Learning to Search / Strategies
Searching in the research databases and library catalog can be a bit tricky.
Incorporating the following tools and tips into your searches will help you create efficient searches and find pertinent information more quickly and easily:
Boolean logic: a.k.a. boolean searching (named after George Boole) uses logical words/terms (AND, OR, NOT) to combine words or terms. Can either broaden or restrict your search.
AND: Results must include both terms.
**Example: mountain pine beetle AND colorado. Results must have the words mountain pine beetle and the word Colorado. Restricts your search.
OR: Results can include either word.
**Example: mountain pine beetle OR Dendroctonus ponderosae. Results may have either the word mountain pine beetle OR Dendroctonus ponderosae (when searching for animals, plants, etc. it is always a good idea to include both common names and scientific names). Broadens your search.
NOT: Results must have one word but not the other. Only use NOT as a last resort, it can seriously limit your results.
**Example: dolphins NOT Miami. Results must have the word dolphins but CANNOT include the word Miami. Restricts your search. (You won't get results about the Miami Dolphins, but you also won't get results about dolphin research near Miami, etc.)
Truncation symbols: typically the asterisk (*) symbol, gives you extra searching options for the endings of words. Broadens your search.
wol* searches for wolf, wolves, wolverine
agricultur* searches for agriculture, agriculturally, agricultural
Wildcard symbols: usually the question mark (?) symbol, replaces a letter or letters in the middle of a word. Broadens your search.
wom?n searches for woman or women
col?r searches for color or colour
Phrase searching: to keep words together as a phrase on a page (rather than separate), use quote marks around your term. Restricts your search.
**Example: "global warming" (only items where these two words appear side-by-side will be included in the results)
Advanced searching: use parentheses to group and combine various searches and strategies into one larger search.
**Example: If you are interested in articles about the spread of mountain pine beetle and effective ways to control it, search:
(mountain pine beetle OR Dendroctonus ponderosae) AND (control* OR spread)
Author Examples: be careful when you are searching author names within the databases. Some databases use both the first and last names, while others use last names and initials.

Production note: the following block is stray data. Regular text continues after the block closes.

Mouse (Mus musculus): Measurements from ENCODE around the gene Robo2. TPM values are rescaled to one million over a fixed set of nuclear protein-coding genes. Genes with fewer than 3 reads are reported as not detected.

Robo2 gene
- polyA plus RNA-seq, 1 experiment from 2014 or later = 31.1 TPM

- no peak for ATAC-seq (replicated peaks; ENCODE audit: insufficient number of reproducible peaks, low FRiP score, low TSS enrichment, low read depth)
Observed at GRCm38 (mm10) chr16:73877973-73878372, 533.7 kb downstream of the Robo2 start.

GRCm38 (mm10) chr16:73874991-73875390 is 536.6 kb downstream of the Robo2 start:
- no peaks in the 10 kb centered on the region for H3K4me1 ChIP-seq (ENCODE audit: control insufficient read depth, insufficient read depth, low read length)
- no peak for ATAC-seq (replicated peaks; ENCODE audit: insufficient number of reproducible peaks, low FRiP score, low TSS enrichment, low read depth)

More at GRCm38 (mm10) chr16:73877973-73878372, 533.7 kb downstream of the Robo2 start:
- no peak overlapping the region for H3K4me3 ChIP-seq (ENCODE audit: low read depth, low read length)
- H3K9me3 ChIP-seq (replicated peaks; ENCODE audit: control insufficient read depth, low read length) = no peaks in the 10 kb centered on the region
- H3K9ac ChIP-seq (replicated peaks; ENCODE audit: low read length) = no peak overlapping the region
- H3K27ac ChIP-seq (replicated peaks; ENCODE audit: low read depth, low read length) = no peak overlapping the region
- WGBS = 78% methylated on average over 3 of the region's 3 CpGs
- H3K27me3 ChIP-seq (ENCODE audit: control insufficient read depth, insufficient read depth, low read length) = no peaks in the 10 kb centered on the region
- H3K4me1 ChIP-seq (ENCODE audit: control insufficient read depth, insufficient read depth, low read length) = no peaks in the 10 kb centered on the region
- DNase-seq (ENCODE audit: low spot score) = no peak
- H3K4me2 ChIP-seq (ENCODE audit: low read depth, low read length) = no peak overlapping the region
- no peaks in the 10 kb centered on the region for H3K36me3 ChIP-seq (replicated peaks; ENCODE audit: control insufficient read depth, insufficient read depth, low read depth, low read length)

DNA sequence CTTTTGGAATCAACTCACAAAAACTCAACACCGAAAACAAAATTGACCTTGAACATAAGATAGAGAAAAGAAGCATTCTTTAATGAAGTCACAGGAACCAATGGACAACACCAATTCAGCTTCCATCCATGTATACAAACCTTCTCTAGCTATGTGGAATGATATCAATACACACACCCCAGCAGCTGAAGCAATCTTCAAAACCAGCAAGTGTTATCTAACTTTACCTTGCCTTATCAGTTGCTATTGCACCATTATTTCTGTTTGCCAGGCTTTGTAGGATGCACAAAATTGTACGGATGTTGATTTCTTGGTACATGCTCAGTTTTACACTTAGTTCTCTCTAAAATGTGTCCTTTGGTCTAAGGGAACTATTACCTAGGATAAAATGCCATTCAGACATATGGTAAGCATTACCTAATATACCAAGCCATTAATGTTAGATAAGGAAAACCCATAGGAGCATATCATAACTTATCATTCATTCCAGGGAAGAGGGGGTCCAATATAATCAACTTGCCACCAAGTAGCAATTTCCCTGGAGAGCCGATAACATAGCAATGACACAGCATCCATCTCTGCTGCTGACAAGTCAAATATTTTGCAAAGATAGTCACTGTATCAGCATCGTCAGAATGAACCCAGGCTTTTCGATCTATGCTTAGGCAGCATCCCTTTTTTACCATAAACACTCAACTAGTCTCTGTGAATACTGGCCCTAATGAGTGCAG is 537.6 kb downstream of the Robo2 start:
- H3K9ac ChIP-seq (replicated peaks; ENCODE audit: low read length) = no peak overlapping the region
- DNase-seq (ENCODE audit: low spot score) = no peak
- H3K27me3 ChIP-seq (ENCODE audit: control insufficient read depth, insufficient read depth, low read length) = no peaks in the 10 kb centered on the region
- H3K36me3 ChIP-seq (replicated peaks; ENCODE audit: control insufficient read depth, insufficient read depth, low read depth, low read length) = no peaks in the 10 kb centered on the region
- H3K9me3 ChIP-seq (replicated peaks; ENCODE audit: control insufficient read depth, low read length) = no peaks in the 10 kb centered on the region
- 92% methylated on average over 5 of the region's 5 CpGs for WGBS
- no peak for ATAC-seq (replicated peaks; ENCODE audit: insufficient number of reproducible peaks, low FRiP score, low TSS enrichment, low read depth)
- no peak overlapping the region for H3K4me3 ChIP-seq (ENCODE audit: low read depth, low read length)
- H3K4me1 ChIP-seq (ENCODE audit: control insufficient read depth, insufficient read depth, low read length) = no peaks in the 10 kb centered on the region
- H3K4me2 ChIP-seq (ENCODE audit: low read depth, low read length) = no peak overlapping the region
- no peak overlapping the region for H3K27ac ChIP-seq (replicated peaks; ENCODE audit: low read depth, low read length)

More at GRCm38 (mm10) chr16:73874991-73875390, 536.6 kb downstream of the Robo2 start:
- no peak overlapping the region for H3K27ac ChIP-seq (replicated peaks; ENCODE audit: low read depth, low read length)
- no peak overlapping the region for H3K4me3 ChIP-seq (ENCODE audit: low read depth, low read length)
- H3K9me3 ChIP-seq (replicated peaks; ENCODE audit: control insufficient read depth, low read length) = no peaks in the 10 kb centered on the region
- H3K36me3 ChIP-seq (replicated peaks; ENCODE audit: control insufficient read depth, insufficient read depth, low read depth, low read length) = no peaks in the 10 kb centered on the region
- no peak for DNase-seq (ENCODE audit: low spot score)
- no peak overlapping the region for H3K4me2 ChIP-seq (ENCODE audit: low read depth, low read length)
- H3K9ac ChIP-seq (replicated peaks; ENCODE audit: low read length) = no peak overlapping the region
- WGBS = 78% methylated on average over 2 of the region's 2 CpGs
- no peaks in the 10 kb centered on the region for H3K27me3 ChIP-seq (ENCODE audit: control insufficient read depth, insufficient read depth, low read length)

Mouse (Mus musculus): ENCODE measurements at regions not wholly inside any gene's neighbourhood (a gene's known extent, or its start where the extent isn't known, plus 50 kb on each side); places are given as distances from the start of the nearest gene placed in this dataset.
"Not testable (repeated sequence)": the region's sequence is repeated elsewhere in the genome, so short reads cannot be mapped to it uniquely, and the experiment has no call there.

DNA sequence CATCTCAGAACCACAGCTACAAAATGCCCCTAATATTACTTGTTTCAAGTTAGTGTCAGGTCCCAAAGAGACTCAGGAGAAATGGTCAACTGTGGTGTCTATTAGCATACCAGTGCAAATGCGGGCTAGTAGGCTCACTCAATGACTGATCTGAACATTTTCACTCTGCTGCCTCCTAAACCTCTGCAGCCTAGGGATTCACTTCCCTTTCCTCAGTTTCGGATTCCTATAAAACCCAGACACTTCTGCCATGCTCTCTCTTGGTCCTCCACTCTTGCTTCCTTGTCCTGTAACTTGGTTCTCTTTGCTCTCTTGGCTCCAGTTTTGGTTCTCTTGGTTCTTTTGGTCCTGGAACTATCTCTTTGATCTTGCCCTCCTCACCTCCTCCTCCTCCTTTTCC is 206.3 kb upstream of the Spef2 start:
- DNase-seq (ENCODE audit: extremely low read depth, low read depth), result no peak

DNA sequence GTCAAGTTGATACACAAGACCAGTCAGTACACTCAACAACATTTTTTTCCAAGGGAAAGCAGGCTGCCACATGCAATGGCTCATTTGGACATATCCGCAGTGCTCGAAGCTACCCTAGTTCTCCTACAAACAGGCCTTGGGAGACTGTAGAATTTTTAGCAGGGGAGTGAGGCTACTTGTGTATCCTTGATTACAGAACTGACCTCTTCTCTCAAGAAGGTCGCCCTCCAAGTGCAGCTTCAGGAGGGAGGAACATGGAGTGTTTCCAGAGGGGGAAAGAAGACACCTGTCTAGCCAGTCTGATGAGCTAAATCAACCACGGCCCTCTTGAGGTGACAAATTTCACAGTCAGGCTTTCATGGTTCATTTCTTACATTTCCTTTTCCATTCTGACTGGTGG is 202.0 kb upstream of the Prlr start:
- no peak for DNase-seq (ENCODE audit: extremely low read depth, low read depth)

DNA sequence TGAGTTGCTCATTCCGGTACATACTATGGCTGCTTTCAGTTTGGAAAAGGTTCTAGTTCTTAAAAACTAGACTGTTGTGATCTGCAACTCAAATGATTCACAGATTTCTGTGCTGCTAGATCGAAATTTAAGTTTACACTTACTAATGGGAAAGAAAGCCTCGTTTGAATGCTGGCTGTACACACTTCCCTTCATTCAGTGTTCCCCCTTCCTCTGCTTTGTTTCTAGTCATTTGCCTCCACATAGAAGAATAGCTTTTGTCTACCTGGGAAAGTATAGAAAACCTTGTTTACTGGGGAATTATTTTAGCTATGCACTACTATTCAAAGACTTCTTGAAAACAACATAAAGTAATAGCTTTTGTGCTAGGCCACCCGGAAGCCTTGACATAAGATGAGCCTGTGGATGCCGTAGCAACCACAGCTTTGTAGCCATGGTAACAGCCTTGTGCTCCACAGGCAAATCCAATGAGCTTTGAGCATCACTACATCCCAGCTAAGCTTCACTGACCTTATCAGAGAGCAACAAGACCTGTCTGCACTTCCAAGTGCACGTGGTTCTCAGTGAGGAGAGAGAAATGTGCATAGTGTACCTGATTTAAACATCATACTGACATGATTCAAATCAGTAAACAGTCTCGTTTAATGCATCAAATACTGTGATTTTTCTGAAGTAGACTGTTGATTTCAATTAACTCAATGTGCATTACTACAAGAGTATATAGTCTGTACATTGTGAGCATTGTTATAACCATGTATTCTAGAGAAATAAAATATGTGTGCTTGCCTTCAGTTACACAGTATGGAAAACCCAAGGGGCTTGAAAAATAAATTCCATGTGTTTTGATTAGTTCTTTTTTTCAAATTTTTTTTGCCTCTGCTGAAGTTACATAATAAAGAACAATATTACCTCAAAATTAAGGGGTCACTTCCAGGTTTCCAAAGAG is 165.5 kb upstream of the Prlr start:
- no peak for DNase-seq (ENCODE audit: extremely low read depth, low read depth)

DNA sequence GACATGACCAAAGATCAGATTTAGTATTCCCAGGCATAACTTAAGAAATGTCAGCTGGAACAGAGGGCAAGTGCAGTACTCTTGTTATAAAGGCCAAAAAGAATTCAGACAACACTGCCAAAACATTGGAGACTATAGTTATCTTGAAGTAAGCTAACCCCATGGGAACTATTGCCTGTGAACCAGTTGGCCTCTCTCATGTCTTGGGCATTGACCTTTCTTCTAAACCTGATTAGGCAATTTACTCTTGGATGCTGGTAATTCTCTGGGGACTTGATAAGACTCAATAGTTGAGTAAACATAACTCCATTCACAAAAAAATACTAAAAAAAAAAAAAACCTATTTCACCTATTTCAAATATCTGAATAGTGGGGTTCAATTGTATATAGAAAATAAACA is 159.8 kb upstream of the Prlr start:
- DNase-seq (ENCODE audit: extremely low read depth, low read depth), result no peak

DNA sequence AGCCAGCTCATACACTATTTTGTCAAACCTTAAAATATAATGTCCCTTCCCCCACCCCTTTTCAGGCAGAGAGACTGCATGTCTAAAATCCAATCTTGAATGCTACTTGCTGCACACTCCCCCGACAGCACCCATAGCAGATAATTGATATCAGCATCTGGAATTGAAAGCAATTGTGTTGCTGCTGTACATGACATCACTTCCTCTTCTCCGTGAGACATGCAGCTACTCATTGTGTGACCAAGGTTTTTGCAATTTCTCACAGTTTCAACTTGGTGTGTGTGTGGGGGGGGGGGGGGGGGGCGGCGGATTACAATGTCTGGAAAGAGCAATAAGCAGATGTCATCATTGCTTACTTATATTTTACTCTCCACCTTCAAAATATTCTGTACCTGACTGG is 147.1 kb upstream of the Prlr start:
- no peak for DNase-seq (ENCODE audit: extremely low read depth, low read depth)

**Example: if you are searching for articles by Dr. Barry Noon, suggestions for search terms would be:
Noon, B* (the * acts as a "wild card" if you do not know the author's middle name/initial)
What is RSS?
RSS is short for Really Simple Syndication. It is an easy way to keep up with news, information, new articles in your field, etc. You don't have to "browse" for the information, you can set up "feeds" to be sent directly to you.
RSS is written in a coding language known as XML (eXtensible Markup Language).
How to Receive RSS Feeds
- Decide on a feed reader, then set up an account.
- Decide on the types of feeds you want. Do you want news (CNN or others), government information, or search results from databases?
- Look for the orange and white RSS feed icon from the appropriate places. Click on the icon and subscribe. [If you have a page without the RSS feed icon, save the URL for the page and input it manually into your feed reader to subscribe.]
For more information:
From CSU Libraries on RSS Readers and RSS.
Common Craft YouTube video: RSS in Plain English.
Setting up saved searches and RSS feeds in Web of Science (handout): WoS Saved Searches and RSS Feeds.
FAO Zero Hunger Challenge (RSS)
Searching Library Databases
Science literature is always changing. Looking at older articles can help you get an understanding of what you are interested in, and learn about the history. Make sure to look for recent articles to get the most up-to-date information. You can limit your search results by date in almost all databases.
1. Think about your search strategy. This will save you time in the long run. Break your topic into concepts and keywords.
Example: If you are interested in gene silencing uses in tomatoes, break that into concepts and think of different ways to express those concepts (synonyms, scientific names, etc.):
2. Use Database language to search.
Boolean logic (AND, OR, NOT) and other database search "language" can allow you to have more control over your search. See the table below for the most common "tricks" that work in most databases.
Most databases also have a help section to explain how to best search in that particular database. Look for that.
Keywords vs. Subject Headings
The most common type of searching is keyword searching. Using subject headings can give you more control in your search while ensuring you don't miss anything relevant.
What exactly are "keywords" and "subject headings"?
Here is one example of Keywords and Subject Headings (SH) in multiple databases:
In this example PubMed and Life Sciences have one SH for the plant and spice - Coriandrum. PubAg has separate SH's depending on if you are looking at the leaf, the seed, or the plant.
Searching by SH allow you even more control over your search but it can be a bit confusing at first. To explore the controlled vocabulary of whatever database you are using, look for the Thesaurus or Subject Heading guide (for example, in PubMed it is MeSH - Medical Subject Headings)
Many databases use similar languages (AND, OR, quotes, etc.) but they often have different dialects. Check out the help pages for different databases to learn all the tips and tricks to get the most out of each database. Below are some examples (links may only work while on campus):
· PubMed Help.
· ProQuest Help.